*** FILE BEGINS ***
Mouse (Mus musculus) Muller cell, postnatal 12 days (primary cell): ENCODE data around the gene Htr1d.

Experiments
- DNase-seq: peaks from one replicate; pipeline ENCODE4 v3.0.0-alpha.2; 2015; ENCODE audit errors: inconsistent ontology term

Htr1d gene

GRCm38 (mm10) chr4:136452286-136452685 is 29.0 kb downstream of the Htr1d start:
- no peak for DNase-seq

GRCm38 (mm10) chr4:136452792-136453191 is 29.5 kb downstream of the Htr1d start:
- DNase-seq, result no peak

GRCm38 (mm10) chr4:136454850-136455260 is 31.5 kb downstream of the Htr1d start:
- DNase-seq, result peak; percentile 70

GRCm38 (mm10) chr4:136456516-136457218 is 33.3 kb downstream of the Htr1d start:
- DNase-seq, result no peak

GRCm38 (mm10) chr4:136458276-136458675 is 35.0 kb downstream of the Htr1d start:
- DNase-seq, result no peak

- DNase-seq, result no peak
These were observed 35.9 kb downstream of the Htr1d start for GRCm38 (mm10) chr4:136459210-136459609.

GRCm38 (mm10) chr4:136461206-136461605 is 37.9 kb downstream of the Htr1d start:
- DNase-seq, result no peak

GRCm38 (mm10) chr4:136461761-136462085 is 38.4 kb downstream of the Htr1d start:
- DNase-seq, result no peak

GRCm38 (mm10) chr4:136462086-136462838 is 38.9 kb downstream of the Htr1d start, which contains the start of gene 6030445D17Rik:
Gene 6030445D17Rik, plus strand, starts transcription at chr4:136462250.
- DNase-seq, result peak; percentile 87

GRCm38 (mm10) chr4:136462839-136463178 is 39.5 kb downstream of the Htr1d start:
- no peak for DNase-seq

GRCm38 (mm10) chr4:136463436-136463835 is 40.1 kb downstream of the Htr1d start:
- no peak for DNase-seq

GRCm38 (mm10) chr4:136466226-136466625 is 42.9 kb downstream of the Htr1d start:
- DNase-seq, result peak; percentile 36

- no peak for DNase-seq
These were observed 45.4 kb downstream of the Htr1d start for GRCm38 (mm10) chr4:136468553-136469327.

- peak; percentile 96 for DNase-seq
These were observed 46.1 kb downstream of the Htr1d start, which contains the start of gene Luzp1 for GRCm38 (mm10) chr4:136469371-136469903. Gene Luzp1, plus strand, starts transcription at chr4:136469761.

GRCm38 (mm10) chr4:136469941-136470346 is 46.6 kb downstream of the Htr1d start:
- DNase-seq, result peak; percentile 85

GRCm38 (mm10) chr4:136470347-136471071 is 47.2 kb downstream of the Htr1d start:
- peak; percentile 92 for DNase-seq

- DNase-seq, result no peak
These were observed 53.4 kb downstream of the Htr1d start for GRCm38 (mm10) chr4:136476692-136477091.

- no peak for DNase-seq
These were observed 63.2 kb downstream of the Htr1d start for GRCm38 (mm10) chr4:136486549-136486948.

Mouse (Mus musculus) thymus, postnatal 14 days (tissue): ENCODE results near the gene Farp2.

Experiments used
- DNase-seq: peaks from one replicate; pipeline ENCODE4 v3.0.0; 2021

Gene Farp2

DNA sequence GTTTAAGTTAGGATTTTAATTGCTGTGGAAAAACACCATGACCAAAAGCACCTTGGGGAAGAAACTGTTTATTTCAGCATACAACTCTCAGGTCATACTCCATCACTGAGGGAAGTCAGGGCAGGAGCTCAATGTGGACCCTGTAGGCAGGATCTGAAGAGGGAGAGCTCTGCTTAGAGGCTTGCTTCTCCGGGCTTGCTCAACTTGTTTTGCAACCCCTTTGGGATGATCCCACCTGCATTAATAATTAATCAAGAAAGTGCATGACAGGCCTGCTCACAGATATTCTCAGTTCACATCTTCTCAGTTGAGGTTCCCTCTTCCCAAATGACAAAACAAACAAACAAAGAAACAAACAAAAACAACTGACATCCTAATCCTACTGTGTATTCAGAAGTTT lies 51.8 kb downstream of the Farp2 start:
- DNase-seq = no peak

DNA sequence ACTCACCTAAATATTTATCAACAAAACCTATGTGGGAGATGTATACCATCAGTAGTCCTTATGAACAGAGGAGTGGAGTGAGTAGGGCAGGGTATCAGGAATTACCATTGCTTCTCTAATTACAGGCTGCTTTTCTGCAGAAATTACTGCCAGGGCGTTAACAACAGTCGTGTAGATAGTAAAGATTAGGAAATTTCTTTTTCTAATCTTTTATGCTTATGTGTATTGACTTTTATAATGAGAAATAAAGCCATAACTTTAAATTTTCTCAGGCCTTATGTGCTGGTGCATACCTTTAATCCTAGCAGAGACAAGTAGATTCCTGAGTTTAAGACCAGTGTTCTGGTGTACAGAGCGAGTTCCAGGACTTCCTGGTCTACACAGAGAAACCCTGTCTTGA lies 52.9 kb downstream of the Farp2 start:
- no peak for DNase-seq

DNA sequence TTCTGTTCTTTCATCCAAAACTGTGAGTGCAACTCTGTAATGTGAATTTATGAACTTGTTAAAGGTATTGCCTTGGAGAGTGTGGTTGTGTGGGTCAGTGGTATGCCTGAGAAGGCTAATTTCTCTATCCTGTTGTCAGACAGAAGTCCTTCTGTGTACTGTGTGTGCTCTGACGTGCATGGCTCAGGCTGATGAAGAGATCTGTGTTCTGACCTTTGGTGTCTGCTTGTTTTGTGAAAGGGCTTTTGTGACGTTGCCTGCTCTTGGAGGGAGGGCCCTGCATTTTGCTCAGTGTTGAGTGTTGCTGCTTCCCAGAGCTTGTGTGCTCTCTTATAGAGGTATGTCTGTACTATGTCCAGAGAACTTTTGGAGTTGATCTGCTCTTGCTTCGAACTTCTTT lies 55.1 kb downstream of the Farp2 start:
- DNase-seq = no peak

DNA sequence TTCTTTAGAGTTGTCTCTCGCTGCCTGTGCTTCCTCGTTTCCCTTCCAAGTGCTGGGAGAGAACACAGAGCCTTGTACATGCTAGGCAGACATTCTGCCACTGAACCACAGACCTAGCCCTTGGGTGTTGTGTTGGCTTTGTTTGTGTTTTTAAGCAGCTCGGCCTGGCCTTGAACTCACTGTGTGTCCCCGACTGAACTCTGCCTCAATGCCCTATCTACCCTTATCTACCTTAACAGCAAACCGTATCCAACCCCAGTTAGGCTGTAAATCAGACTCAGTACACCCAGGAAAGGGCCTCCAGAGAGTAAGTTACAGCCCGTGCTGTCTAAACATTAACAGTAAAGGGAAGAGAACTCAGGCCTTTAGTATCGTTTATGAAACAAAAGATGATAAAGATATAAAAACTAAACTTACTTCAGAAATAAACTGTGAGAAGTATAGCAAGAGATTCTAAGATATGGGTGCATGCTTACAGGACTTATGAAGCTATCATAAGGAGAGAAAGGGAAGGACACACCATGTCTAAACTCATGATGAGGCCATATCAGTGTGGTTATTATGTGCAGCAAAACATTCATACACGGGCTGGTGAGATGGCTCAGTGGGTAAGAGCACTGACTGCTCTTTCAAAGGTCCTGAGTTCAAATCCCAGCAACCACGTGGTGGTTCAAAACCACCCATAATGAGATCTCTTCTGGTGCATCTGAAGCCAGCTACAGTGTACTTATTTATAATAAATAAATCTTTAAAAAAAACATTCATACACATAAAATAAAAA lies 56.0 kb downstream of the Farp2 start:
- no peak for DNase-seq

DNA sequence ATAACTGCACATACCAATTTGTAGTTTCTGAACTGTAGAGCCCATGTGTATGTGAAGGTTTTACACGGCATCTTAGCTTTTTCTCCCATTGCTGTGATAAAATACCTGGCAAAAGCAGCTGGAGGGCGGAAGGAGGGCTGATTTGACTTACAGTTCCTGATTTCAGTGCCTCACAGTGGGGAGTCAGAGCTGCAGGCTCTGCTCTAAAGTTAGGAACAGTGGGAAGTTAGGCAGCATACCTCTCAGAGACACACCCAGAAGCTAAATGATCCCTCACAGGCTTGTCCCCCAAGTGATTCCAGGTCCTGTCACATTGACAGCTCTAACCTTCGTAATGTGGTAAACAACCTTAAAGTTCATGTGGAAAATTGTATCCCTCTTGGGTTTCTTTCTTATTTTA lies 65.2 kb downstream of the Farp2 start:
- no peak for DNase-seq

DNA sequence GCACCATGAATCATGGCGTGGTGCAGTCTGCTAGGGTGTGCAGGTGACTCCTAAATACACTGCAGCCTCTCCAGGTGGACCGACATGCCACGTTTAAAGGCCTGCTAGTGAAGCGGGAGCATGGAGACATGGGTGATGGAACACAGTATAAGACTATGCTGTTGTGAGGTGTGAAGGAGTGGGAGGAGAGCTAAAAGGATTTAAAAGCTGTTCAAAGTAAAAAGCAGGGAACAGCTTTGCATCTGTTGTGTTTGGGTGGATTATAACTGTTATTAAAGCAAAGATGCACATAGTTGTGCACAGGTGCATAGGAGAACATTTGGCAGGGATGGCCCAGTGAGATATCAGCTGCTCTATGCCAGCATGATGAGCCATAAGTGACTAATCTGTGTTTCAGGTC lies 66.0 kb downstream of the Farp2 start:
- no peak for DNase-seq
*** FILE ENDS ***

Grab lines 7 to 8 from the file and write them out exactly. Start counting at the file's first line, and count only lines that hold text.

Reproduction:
GRCm38 (mm10) chr4:136452792-136453191 is 29.5 kb downstream of the Htr1d start:
- DNase-seq, result no peak